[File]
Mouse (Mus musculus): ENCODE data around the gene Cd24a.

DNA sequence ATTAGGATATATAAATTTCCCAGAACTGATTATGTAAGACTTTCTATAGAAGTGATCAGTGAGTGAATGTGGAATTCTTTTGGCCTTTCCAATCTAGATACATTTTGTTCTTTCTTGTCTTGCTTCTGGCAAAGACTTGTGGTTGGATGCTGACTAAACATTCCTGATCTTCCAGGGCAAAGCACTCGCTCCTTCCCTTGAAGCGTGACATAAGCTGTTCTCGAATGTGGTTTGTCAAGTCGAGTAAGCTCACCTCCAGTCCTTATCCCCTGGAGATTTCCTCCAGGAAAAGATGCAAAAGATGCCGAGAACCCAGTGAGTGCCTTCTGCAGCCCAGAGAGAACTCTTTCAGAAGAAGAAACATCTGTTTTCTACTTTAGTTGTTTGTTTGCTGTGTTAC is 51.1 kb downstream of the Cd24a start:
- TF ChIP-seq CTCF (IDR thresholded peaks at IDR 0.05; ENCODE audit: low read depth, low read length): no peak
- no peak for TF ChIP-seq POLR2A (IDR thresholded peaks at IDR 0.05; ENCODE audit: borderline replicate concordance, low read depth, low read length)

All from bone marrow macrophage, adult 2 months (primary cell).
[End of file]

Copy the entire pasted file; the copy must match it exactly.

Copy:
Mouse (Mus musculus): ENCODE data around the gene Cd24a.

DNA sequence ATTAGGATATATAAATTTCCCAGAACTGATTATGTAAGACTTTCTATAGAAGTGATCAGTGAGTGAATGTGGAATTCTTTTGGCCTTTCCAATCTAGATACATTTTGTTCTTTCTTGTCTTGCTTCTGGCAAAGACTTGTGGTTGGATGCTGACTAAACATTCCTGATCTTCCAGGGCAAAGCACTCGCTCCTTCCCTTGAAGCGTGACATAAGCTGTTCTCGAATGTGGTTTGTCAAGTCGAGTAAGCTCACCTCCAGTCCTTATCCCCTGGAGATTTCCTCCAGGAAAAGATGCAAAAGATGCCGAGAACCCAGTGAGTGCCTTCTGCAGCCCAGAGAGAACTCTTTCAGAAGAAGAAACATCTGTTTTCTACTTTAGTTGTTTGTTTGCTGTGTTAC is 51.1 kb downstream of the Cd24a start:
- TF ChIP-seq CTCF (IDR thresholded peaks at IDR 0.05; ENCODE audit: low read depth, low read length): no peak
- no peak for TF ChIP-seq POLR2A (IDR thresholded peaks at IDR 0.05; ENCODE audit: borderline replicate concordance, low read depth, low read length)

All from bone marrow macrophage, adult 2 months (primary cell).